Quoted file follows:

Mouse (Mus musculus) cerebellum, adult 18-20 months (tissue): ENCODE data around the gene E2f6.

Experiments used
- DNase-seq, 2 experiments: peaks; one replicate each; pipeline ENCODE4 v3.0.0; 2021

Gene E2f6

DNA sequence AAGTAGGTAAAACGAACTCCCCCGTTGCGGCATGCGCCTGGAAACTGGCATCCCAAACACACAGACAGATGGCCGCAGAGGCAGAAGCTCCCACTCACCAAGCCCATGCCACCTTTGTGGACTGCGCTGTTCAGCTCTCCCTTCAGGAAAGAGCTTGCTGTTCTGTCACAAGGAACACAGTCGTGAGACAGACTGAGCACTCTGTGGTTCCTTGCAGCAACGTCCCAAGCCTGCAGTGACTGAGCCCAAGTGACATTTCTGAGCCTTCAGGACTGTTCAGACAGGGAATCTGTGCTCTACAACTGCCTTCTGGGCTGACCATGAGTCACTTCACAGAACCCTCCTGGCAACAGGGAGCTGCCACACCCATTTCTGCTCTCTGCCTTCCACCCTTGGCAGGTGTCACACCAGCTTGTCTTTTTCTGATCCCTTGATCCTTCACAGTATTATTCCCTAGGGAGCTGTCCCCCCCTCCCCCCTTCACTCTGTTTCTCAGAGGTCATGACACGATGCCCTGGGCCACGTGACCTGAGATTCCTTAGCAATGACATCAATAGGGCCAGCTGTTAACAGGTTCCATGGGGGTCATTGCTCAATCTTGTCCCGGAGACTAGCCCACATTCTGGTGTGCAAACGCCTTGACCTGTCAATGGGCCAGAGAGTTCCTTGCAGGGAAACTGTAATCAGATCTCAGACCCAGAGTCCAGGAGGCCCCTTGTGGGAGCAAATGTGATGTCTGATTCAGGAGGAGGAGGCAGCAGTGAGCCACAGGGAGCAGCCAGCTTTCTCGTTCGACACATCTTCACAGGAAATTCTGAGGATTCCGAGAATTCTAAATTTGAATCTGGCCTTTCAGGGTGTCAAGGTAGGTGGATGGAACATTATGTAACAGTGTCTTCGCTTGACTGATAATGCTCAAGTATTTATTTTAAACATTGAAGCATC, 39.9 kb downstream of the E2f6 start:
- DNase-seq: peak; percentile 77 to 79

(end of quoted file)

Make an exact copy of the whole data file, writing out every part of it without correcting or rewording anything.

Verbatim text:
Mouse (Mus musculus) cerebellum, adult 18-20 months (tissue): ENCODE data around the gene E2f6.

Experiments used
- DNase-seq, 2 experiments: peaks; one replicate each; pipeline ENCODE4 v3.0.0; 2021

Gene E2f6

DNA sequence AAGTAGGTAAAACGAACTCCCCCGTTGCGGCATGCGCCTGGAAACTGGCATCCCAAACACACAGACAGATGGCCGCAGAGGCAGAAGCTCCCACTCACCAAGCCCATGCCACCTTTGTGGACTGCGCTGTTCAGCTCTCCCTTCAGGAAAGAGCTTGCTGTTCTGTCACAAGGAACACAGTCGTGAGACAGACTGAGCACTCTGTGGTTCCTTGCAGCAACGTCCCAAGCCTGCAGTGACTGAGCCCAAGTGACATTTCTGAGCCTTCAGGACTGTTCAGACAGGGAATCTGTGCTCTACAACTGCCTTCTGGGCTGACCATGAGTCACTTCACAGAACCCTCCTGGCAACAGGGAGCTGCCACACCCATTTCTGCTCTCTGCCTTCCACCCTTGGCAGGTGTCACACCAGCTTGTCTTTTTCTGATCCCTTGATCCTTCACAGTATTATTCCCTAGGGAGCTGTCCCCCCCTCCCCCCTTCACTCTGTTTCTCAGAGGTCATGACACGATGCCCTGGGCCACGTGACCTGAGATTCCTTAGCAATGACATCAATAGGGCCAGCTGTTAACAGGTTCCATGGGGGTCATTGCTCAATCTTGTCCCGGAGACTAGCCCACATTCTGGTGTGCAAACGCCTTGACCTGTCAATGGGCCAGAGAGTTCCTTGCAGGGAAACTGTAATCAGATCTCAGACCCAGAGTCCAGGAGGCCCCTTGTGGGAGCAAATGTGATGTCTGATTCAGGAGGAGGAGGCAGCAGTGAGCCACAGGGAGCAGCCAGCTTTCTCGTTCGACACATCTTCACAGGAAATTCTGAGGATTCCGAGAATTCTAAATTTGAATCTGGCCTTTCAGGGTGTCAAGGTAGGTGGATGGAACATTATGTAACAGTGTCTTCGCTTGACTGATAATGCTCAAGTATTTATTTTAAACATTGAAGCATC, 39.9 kb downstream of the E2f6 start:
- DNase-seq: peak; percentile 77 to 79